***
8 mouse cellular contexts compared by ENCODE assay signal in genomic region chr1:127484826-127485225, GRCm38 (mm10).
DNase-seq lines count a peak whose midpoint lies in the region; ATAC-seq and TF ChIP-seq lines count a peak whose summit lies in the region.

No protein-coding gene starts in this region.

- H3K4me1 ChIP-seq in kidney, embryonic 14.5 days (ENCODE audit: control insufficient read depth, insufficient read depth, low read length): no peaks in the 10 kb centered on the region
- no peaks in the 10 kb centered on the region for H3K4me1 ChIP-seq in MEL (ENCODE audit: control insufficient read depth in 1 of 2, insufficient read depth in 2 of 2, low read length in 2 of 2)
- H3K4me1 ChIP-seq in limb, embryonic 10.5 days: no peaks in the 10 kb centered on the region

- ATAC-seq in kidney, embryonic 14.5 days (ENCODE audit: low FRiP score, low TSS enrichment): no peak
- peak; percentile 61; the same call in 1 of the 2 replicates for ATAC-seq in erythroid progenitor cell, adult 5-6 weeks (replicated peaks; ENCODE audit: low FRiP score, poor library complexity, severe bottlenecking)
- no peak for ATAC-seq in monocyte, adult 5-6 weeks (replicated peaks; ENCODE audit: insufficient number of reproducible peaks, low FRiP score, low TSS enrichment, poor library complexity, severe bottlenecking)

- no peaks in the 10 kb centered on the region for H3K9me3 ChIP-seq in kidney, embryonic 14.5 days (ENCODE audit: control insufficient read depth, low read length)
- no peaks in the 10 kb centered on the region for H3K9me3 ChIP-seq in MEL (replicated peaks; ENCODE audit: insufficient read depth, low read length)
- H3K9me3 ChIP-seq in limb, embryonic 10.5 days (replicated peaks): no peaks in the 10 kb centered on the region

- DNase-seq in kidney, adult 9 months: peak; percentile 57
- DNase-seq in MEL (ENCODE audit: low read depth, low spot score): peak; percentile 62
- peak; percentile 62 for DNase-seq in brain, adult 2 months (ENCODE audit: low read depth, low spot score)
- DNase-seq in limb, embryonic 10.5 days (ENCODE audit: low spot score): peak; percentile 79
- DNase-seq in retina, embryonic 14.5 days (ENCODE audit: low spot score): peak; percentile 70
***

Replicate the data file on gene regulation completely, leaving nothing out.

8 mouse cellular contexts compared by ENCODE assay signal in genomic region chr1:127484826-127485225, GRCm38 (mm10).
DNase-seq lines count a peak whose midpoint lies in the region; ATAC-seq and TF ChIP-seq lines count a peak whose summit lies in the region.

No protein-coding gene starts in this region.

- H3K4me1 ChIP-seq in kidney, embryonic 14.5 days (ENCODE audit: control insufficient read depth, insufficient read depth, low read length): no peaks in the 10 kb centered on the region
- no peaks in the 10 kb centered on the region for H3K4me1 ChIP-seq in MEL (ENCODE audit: control insufficient read depth in 1 of 2, insufficient read depth in 2 of 2, low read length in 2 of 2)
- H3K4me1 ChIP-seq in limb, embryonic 10.5 days: no peaks in the 10 kb centered on the region

- ATAC-seq in kidney, embryonic 14.5 days (ENCODE audit: low FRiP score, low TSS enrichment): no peak
- peak; percentile 61; the same call in 1 of the 2 replicates for ATAC-seq in erythroid progenitor cell, adult 5-6 weeks (replicated peaks; ENCODE audit: low FRiP score, poor library complexity, severe bottlenecking)
- no peak for ATAC-seq in monocyte, adult 5-6 weeks (replicated peaks; ENCODE audit: insufficient number of reproducible peaks, low FRiP score, low TSS enrichment, poor library complexity, severe bottlenecking)

- no peaks in the 10 kb centered on the region for H3K9me3 ChIP-seq in kidney, embryonic 14.5 days (ENCODE audit: control insufficient read depth, low read length)
- no peaks in the 10 kb centered on the region for H3K9me3 ChIP-seq in MEL (replicated peaks; ENCODE audit: insufficient read depth, low read length)
- H3K9me3 ChIP-seq in limb, embryonic 10.5 days (replicated peaks): no peaks in the 10 kb centered on the region

- DNase-seq in kidney, adult 9 months: peak; percentile 57
- DNase-seq in MEL (ENCODE audit: low read depth, low spot score): peak; percentile 62
- peak; percentile 62 for DNase-seq in brain, adult 2 months (ENCODE audit: low read depth, low spot score)
- DNase-seq in limb, embryonic 10.5 days (ENCODE audit: low spot score): peak; percentile 79
- DNase-seq in retina, embryonic 14.5 days (ENCODE audit: low spot score): peak; percentile 70